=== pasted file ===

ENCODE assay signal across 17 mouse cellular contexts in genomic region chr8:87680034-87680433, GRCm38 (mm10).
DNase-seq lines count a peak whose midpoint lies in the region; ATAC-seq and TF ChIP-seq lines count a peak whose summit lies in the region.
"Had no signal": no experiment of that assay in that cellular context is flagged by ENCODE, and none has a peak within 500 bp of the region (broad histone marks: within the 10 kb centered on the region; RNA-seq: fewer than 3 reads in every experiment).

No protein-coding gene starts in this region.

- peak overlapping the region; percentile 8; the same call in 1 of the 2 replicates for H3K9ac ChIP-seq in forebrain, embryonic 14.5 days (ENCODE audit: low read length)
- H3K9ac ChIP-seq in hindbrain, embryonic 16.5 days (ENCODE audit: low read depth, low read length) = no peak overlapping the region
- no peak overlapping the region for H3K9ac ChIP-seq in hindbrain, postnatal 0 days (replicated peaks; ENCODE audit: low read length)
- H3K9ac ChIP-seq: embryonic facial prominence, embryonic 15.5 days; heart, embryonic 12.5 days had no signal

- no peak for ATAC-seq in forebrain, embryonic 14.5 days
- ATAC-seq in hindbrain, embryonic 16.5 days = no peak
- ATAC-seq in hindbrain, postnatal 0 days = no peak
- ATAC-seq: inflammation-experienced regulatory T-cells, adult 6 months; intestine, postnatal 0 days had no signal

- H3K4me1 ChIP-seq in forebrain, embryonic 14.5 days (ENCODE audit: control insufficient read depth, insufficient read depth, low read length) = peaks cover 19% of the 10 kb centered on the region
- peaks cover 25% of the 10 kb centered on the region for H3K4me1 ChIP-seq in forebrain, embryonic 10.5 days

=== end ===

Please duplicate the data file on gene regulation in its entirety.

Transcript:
ENCODE assay signal across 17 mouse cellular contexts in genomic region chr8:87680034-87680433, GRCm38 (mm10).
DNase-seq lines count a peak whose midpoint lies in the region; ATAC-seq and TF ChIP-seq lines count a peak whose summit lies in the region.
"Had no signal": no experiment of that assay in that cellular context is flagged by ENCODE, and none has a peak within 500 bp of the region (broad histone marks: within the 10 kb centered on the region; RNA-seq: fewer than 3 reads in every experiment).

No protein-coding gene starts in this region.

- peak overlapping the region; percentile 8; the same call in 1 of the 2 replicates for H3K9ac ChIP-seq in forebrain, embryonic 14.5 days (ENCODE audit: low read length)
- H3K9ac ChIP-seq in hindbrain, embryonic 16.5 days (ENCODE audit: low read depth, low read length) = no peak overlapping the region
- no peak overlapping the region for H3K9ac ChIP-seq in hindbrain, postnatal 0 days (replicated peaks; ENCODE audit: low read length)
- H3K9ac ChIP-seq: embryonic facial prominence, embryonic 15.5 days; heart, embryonic 12.5 days had no signal

- no peak for ATAC-seq in forebrain, embryonic 14.5 days
- ATAC-seq in hindbrain, embryonic 16.5 days = no peak
- ATAC-seq in hindbrain, postnatal 0 days = no peak
- ATAC-seq: inflammation-experienced regulatory T-cells, adult 6 months; intestine, postnatal 0 days had no signal

- H3K4me1 ChIP-seq in forebrain, embryonic 14.5 days (ENCODE audit: control insufficient read depth, insufficient read depth, low read length) = peaks cover 19% of the 10 kb centered on the region
- peaks cover 25% of the 10 kb centered on the region for H3K4me1 ChIP-seq in forebrain, embryonic 10.5 days